While the model under review easily outperforms the ASUS motherboard (up to 10% in some tests), the Gigabyte G1975X model offers a similar performance level (it's even a tad better in some tests). However, considering slightly different memory operating modes (memory frequency is higher in the MSI model, and timings are increased proportionally), the difference of several percents is hardly significant.

This model on the manufacturer's web site (Russian mirror)

MSI 975X Platinum PowerUp Edition

  • Intel 975X chipset (i975X Northbridge and ICH7DH Southbridge)

And now the most interesting part! By the autumn, 2006, MSI launched an updated MSI 975X Platinum model (Version 2.0+), named PowerUp Edition. Of course, support for Core 2 Duo/Extreme processors has become a long-awaited improvement. At the same time, PCB and the main characteristics of the motherboard remain the same, so the above-said about the MSI 975X Platinum applies to this model as well.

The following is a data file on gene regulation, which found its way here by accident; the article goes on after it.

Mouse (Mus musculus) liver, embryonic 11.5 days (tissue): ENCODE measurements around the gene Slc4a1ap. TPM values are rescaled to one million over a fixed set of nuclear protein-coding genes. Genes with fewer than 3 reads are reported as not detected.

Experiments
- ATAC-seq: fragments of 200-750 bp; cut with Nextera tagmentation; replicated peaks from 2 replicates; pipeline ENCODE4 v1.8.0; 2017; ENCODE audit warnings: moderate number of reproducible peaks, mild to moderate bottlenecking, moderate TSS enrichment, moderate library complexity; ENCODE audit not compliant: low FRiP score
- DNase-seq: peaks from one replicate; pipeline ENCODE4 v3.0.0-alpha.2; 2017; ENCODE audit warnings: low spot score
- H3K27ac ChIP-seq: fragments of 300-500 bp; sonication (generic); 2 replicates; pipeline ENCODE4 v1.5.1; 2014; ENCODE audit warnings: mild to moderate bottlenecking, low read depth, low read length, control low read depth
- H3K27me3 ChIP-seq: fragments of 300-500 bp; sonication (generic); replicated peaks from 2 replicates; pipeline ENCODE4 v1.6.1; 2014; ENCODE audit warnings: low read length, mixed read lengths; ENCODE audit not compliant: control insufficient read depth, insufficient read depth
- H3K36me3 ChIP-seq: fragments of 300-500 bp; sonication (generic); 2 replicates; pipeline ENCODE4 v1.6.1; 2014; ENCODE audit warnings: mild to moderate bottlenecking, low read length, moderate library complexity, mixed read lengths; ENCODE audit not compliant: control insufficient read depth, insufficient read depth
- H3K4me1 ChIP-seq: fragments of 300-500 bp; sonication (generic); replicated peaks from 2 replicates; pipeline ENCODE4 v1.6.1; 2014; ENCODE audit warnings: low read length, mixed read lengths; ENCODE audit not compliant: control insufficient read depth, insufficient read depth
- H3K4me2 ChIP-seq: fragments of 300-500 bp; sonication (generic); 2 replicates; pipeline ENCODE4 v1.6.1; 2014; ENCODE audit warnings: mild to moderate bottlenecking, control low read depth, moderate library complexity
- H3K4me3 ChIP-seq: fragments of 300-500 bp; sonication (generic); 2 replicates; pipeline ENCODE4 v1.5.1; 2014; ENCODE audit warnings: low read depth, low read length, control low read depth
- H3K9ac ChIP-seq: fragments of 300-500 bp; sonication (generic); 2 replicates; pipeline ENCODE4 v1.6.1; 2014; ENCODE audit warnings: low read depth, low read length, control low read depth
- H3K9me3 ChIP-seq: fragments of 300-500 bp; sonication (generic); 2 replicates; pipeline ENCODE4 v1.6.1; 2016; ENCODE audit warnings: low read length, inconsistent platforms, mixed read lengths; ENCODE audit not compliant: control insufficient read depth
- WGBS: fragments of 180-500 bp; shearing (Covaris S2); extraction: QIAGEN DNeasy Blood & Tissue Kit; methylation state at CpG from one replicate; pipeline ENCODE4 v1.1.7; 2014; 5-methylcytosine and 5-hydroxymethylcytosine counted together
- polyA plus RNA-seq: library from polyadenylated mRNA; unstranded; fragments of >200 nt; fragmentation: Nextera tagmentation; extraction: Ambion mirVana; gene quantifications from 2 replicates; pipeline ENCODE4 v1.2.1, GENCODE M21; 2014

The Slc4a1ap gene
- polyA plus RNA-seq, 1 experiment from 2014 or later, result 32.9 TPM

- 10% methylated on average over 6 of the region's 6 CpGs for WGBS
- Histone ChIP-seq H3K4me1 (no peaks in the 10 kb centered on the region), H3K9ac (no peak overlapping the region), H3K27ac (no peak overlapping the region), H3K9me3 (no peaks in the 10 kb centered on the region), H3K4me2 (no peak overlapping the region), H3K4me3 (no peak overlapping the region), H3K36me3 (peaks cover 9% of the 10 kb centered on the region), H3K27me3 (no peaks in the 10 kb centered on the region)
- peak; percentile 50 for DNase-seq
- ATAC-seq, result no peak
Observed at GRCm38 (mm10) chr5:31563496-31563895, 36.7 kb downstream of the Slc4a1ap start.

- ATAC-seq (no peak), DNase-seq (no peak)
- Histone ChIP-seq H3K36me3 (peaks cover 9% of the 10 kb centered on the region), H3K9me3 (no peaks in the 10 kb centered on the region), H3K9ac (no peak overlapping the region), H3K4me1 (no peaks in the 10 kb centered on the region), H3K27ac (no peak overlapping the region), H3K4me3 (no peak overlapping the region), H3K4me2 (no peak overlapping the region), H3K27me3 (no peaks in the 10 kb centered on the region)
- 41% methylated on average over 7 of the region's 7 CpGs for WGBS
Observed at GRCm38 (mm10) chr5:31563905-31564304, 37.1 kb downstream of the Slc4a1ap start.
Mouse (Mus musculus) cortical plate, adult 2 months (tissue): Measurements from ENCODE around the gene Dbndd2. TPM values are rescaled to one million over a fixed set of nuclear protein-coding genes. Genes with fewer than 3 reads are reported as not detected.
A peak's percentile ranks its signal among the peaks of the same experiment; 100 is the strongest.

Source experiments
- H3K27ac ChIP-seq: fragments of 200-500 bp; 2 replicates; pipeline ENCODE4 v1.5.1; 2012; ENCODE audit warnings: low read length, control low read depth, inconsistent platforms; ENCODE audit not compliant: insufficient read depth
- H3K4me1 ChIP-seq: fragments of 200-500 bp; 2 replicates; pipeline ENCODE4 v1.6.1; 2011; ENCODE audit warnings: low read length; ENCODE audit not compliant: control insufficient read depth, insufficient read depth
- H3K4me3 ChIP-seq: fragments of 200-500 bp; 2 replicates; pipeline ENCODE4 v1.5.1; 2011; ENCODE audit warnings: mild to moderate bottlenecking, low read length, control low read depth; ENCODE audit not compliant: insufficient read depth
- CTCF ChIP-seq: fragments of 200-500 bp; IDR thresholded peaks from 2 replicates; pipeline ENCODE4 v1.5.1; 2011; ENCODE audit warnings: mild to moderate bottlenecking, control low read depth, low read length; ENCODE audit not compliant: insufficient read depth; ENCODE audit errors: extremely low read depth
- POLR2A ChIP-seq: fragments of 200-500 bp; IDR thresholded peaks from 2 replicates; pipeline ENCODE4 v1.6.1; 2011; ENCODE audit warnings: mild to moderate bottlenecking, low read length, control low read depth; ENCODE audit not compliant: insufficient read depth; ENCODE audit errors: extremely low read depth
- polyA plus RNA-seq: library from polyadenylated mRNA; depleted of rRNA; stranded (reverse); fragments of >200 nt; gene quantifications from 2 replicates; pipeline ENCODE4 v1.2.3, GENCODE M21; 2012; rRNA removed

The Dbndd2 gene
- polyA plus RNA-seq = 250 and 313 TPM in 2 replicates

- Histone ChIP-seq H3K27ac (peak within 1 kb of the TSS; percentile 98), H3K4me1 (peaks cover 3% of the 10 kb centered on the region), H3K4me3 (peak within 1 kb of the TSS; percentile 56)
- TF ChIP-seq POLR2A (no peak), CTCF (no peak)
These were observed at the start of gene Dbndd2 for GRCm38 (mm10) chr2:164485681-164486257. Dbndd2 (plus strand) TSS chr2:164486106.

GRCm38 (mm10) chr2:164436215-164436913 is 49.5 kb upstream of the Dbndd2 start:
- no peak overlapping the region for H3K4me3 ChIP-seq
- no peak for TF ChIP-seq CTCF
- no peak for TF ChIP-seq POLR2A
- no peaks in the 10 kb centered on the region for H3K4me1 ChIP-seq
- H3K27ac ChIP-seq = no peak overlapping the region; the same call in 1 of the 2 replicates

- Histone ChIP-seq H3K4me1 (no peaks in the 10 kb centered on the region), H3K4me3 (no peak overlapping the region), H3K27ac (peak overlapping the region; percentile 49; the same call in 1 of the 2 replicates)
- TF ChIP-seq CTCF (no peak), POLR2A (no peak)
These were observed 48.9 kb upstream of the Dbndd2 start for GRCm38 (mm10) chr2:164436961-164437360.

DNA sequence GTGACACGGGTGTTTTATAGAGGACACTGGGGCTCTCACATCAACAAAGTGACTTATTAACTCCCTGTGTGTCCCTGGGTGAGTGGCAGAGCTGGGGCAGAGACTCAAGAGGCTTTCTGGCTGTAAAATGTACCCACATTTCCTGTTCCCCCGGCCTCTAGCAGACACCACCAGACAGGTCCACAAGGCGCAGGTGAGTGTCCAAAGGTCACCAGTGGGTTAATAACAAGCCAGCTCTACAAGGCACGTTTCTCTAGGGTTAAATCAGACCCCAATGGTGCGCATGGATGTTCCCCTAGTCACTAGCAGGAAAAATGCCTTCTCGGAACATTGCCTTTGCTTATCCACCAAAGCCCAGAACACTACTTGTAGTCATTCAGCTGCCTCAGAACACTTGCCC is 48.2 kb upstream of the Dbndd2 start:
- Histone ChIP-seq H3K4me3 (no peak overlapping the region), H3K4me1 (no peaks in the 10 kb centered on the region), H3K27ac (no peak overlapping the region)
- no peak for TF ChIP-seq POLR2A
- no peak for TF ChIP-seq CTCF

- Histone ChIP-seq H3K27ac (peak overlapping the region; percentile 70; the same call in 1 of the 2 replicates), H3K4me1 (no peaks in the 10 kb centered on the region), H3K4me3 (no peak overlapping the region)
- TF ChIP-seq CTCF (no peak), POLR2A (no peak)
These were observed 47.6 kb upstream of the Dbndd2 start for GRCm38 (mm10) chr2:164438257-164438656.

Let's speak of the differences. Firstly, ICH7DH Southbridge (Digital Home), which does not mean practically anything to users in practice (it adds support for Intel Quick Resume Technology), but it grants this motherboard the "Viiv-compatible" title. Secondly, extended support for processors, including Core 2 Duo/Extreme and Celeron D (all processors with 533 MHz FSB). There are practically no changes in exterior, only heatsinks on the chipset bridges are replaced by copper ones. A relatively large heatsink on Northbridge has no fan now. CPU voltage conversion circuits are the same, just some electrolytic capacitors from Matsushita are replaced by polymer capacitors from Sanyo. Changes in the set of integrated controllers are not significant: the gigabit network adapter comes from Intel now (82573L), and one Realtek audio codec (ALC883) is replaced by another (ALC882M), of higher quality.